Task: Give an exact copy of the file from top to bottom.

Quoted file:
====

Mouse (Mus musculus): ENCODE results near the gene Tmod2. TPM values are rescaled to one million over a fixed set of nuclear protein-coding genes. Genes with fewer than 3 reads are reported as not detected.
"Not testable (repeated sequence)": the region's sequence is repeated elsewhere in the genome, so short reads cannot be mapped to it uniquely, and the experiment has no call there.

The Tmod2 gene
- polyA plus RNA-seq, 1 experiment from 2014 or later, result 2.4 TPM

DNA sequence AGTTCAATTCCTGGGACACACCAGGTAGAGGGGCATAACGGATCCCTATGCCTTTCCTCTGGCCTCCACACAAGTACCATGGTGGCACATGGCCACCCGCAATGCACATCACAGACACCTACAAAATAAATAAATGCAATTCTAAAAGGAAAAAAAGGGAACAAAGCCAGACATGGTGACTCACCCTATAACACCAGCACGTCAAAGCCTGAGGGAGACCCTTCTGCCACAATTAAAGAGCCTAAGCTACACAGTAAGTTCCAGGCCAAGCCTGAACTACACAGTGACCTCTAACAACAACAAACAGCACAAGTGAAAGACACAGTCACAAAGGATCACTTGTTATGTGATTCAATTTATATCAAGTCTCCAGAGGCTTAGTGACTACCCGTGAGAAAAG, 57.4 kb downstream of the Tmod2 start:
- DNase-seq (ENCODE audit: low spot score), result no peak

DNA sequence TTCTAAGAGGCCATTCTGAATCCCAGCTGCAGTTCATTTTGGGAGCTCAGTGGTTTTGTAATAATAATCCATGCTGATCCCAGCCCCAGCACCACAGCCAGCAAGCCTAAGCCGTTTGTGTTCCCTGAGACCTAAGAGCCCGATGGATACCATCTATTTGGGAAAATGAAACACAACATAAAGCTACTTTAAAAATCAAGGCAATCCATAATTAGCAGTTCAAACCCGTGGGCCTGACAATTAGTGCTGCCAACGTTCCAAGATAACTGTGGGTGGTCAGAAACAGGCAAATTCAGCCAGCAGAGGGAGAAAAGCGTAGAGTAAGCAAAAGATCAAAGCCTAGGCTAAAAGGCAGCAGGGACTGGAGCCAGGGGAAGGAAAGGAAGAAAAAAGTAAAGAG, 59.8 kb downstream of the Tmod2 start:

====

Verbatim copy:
Mouse (Mus musculus): ENCODE results near the gene Tmod2. TPM values are rescaled to one million over a fixed set of nuclear protein-coding genes. Genes with fewer than 3 reads are reported as not detected.
"Not testable (repeated sequence)": the region's sequence is repeated elsewhere in the genome, so short reads cannot be mapped to it uniquely, and the experiment has no call there.

The Tmod2 gene
- polyA plus RNA-seq, 1 experiment from 2014 or later, result 2.4 TPM

DNA sequence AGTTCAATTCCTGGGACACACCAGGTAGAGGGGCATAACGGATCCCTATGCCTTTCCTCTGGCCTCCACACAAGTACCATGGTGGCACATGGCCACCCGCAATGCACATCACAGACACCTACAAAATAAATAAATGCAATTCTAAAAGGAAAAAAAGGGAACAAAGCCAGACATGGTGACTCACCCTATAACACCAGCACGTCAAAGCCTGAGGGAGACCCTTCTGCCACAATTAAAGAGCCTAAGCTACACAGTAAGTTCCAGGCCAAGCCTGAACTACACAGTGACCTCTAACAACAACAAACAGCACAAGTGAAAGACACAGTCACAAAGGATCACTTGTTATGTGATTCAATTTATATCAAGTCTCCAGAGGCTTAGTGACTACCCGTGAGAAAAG, 57.4 kb downstream of the Tmod2 start:
- DNase-seq (ENCODE audit: low spot score), result no peak

DNA sequence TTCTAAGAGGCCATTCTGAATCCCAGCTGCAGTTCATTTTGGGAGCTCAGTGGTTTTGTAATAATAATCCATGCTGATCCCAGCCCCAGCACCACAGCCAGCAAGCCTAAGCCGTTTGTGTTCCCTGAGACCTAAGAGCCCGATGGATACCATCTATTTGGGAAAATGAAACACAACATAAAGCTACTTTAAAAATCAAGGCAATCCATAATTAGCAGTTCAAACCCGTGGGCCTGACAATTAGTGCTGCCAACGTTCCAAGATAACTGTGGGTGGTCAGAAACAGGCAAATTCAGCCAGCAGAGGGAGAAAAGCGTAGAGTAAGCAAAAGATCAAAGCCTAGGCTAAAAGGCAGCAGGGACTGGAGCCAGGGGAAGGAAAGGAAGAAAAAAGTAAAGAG, 59.8 kb downstream of the Tmod2 start: